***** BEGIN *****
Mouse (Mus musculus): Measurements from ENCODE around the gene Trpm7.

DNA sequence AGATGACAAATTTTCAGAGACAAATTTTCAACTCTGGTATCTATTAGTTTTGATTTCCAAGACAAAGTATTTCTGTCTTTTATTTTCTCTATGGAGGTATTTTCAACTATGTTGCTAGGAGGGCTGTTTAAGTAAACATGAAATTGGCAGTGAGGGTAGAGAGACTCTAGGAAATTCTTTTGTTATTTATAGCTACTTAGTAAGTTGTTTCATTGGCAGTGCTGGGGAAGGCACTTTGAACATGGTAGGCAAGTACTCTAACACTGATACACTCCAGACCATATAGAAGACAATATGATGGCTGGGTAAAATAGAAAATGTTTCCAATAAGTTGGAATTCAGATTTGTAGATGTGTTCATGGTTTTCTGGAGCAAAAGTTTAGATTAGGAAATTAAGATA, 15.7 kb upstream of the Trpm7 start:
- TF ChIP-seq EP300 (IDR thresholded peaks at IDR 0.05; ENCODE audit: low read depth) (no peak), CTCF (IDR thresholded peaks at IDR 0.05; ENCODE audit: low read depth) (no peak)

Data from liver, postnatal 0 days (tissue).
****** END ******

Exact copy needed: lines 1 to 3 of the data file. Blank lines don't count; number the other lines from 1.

Mouse (Mus musculus): Measurements from ENCODE around the gene Trpm7.

DNA sequence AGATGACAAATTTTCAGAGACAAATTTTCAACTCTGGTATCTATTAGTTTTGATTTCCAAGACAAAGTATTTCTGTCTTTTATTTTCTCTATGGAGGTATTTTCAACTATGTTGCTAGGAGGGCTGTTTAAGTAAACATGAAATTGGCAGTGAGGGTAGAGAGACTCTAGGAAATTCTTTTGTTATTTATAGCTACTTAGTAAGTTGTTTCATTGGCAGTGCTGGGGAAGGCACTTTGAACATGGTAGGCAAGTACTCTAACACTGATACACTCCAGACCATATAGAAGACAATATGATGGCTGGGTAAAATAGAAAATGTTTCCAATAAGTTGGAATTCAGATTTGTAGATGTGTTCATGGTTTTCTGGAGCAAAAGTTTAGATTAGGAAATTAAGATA, 15.7 kb upstream of the Trpm7 start:
- TF ChIP-seq EP300 (IDR thresholded peaks at IDR 0.05; ENCODE audit: low read depth) (no peak), CTCF (IDR thresholded peaks at IDR 0.05; ENCODE audit: low read depth) (no peak)